by Catherine Blanch.
Formed nearly 40 years ago by members of the various university choral societies who wanted to keep singing together after graduating from university, Graduate Singers has since grown to include people from all walks of life – not just university graduates – and has become one of Adelaide’s most respected choral organisations.
Grads, as they are affectionately known, are presenting their final concert for 2016 with How Shall We Sing? with a cross section of choral music spanning several centuries. We speak with Director of Music, Karl Geiger, who has been working with the choir since 2012.
“The choir got its name from a comment made at one of the very first rehearsals,” he begins. “The singers were struggling with a fairly straight-forward passage of music, and the conductor made a comment along the lines of ‘what’s the matter with you, you should be able to sing this – you’re all graduates!’.”
Music has always been such a beautiful way of expressing ones feelings or dealing with emotions. The first notes of a song can take us back to a moment in time or even to an emotion felt. This seems to be an integral part of the choir’s core.
“Absolutely!” Karl agrees. “Singing in a choir is a unique and rewarding activity – there’s nothing quite like it, and it’s this ‘special something’ that motivates people to keep singing in choirs for years on end, sometimes for their whole lives. I try to program music for each concert that I think the choir will enjoy rehearsing and singing, but also find challenging – different pieces of music will mean different things to each singer, so I like to choose a diverse range of works so that there’s something for everybody.”
What is the meaning behind the concert title How Shall We Sing?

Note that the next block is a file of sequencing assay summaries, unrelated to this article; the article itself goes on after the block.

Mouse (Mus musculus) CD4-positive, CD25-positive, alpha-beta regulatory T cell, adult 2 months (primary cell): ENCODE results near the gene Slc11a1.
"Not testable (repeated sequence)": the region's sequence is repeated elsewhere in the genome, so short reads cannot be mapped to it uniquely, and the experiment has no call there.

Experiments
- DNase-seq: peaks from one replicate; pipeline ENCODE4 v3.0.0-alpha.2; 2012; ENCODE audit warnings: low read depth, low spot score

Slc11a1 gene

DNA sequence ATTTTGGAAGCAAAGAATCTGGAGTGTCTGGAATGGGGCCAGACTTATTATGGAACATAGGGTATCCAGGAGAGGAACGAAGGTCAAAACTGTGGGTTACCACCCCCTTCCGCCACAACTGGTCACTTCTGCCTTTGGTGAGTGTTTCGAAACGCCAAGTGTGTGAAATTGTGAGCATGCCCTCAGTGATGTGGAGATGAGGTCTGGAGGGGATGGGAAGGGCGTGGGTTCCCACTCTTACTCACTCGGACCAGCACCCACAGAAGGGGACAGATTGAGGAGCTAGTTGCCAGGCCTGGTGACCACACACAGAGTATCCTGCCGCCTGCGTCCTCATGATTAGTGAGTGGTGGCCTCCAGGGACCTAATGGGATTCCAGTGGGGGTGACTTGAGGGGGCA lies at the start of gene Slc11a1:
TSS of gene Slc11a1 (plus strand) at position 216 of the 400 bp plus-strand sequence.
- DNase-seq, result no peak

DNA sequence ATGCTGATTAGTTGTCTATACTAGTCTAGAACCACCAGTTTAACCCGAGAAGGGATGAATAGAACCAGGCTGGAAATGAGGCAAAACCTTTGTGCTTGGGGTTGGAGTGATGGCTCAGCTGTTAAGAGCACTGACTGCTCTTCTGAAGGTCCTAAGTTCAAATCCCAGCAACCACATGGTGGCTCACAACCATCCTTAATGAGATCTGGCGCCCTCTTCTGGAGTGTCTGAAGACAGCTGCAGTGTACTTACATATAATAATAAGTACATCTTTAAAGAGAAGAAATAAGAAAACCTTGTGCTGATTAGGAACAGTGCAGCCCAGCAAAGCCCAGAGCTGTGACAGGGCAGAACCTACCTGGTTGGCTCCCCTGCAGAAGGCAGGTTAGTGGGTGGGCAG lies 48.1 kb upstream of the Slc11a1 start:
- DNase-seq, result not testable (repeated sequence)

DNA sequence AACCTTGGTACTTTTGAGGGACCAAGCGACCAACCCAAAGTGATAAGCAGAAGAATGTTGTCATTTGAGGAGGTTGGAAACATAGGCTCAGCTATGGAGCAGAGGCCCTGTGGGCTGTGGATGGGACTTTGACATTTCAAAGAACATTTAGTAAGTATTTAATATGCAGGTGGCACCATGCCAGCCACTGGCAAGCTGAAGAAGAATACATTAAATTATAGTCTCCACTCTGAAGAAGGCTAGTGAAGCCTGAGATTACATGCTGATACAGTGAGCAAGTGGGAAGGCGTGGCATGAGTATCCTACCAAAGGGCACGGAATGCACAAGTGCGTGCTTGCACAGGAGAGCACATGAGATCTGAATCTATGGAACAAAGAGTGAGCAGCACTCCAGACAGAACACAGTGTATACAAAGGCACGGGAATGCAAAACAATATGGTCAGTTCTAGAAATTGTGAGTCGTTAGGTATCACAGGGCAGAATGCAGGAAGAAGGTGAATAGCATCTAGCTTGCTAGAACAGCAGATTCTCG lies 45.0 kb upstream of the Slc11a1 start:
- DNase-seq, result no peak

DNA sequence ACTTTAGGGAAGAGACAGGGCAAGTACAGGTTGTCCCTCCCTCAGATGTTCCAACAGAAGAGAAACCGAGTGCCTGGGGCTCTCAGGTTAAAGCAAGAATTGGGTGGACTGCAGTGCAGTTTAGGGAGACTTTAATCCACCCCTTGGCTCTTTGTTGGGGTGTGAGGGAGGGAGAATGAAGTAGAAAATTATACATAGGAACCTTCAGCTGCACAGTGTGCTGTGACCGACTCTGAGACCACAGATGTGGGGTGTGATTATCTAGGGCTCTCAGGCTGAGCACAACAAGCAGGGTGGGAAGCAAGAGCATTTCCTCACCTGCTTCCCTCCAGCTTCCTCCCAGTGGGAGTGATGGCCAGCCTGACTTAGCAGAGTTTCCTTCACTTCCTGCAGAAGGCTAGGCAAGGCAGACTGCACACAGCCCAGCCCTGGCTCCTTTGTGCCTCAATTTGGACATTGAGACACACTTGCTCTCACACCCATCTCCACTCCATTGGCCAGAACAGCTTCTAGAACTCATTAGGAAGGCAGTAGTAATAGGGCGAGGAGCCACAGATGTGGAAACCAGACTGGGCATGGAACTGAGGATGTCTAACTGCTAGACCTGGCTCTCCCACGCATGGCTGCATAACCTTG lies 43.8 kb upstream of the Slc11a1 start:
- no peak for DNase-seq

“It’s taken from one of the pieces in the program, How Shall We Sing In A Strange Land by Australian composer Jo Twist. Jo has set two different texts to music in this one piece – an extract Psalm 137 from the Old Testament and A Song Of Hope by Oodgeroo Noonuccal. This juxtaposition of old and new runs throughout the program, which contains music of a sacred or spiritual nature, and so using Jo’s piece to name the concert was the logical thing to do!”
You appear to be using a number of both local and international composers. Please tell us about them, the songs, and why they were chosen for this performance.
“All of the music in this concert is in some way sacred or spiritual in nature, and I always look to pick music that is both connected yet contrasting in some way,” he says. “The major work on the program is English composer Vaughan Williams’ Mass in G minor. This work is one of the ‘gems’ of English choral music, and is loved by both choirs and audiences alike! It has been a ‘bucket list’ piece of mine to conduct, so after this concert I can cross it off!
“Two works on the program are by local Adelaide conductor and composer Carl Crossin. Carl has been an important figure in Adelaide’s choral music scene for many years, and is himself a past conductor of Grads. I’ve wanted to include some of his music in a concert for some time, and it just so happened that two very beautiful pieces of his fit right in to the ‘theme’ of this concert – Mater Dolorosa and Night Prayer.
“Jo Twist’s piece is an energetic and exciting work that brings a bit of ‘pep’ into the program,” Karl adds. “I think it’s important that Australian composers are well represented in our concerts, and Jo’s works are always a thrill for the choir, and for the audience.”
Do the choir members have input into songs performed or show themes created? If so, what are the processes you go through as a group to create either traditional or contemporary versions of songs, including harmonies/descant etc.?